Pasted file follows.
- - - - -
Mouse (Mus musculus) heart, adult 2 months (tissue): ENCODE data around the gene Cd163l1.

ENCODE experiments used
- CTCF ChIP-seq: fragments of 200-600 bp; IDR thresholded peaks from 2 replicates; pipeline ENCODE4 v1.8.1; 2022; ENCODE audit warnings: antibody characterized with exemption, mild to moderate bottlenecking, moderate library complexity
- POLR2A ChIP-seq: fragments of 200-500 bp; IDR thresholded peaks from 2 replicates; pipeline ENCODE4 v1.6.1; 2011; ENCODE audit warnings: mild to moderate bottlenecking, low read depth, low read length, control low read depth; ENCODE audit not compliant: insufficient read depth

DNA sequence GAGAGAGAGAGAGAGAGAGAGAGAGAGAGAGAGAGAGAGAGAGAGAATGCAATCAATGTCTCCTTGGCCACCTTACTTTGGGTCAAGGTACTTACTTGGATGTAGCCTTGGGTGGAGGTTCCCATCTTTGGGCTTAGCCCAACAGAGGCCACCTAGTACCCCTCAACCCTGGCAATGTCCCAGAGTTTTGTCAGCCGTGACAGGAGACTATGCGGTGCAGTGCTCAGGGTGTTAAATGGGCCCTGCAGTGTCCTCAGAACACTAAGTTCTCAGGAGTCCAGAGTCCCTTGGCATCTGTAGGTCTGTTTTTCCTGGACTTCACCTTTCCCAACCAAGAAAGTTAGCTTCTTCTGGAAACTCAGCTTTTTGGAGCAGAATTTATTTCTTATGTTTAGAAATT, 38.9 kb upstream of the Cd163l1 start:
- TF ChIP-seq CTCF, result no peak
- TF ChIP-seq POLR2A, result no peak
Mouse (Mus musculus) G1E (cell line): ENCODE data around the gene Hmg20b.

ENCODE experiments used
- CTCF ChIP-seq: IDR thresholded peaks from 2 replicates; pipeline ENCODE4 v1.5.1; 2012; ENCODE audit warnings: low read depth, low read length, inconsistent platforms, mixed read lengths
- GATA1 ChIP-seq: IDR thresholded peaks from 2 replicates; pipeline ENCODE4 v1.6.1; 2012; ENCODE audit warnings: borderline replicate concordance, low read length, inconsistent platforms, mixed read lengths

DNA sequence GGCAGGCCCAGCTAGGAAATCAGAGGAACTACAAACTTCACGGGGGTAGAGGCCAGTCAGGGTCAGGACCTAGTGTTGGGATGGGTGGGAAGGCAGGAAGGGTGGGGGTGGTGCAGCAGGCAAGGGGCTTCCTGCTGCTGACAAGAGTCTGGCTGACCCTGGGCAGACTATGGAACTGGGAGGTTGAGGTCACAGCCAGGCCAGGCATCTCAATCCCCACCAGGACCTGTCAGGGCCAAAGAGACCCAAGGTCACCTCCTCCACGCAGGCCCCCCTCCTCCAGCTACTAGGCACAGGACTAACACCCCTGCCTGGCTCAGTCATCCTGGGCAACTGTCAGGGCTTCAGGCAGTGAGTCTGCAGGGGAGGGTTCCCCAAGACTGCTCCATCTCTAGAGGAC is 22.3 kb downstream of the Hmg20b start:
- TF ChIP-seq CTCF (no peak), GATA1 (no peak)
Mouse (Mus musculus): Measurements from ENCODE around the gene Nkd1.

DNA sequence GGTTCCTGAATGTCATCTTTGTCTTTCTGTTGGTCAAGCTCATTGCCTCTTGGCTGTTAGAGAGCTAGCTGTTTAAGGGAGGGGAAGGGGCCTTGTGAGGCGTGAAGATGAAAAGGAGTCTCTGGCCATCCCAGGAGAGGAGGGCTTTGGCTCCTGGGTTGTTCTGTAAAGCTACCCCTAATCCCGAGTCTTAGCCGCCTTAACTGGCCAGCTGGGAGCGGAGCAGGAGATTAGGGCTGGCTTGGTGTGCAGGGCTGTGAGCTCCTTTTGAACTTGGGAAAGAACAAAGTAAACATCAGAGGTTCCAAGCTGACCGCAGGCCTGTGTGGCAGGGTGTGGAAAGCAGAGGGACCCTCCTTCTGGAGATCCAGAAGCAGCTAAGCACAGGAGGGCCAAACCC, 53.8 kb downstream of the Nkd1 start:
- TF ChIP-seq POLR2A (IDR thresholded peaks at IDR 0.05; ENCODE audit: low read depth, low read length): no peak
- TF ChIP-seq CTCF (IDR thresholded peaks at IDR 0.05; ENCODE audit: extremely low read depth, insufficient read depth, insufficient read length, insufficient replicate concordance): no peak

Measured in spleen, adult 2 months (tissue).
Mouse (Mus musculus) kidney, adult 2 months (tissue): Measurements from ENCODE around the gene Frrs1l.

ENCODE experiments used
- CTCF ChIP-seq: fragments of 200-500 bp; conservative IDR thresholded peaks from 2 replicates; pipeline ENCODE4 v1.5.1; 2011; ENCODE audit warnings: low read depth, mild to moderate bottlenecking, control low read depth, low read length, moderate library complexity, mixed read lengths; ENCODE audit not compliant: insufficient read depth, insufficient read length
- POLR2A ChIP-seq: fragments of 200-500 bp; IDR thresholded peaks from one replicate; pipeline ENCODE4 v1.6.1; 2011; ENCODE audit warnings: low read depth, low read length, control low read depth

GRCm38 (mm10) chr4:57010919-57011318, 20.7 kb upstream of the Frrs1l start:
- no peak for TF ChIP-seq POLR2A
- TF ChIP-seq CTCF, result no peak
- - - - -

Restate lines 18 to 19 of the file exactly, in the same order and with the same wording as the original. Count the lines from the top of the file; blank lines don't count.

Measured in spleen, adult 2 months (tissue).
Mouse (Mus musculus) kidney, adult 2 months (tissue): Measurements from ENCODE around the gene Frrs1l.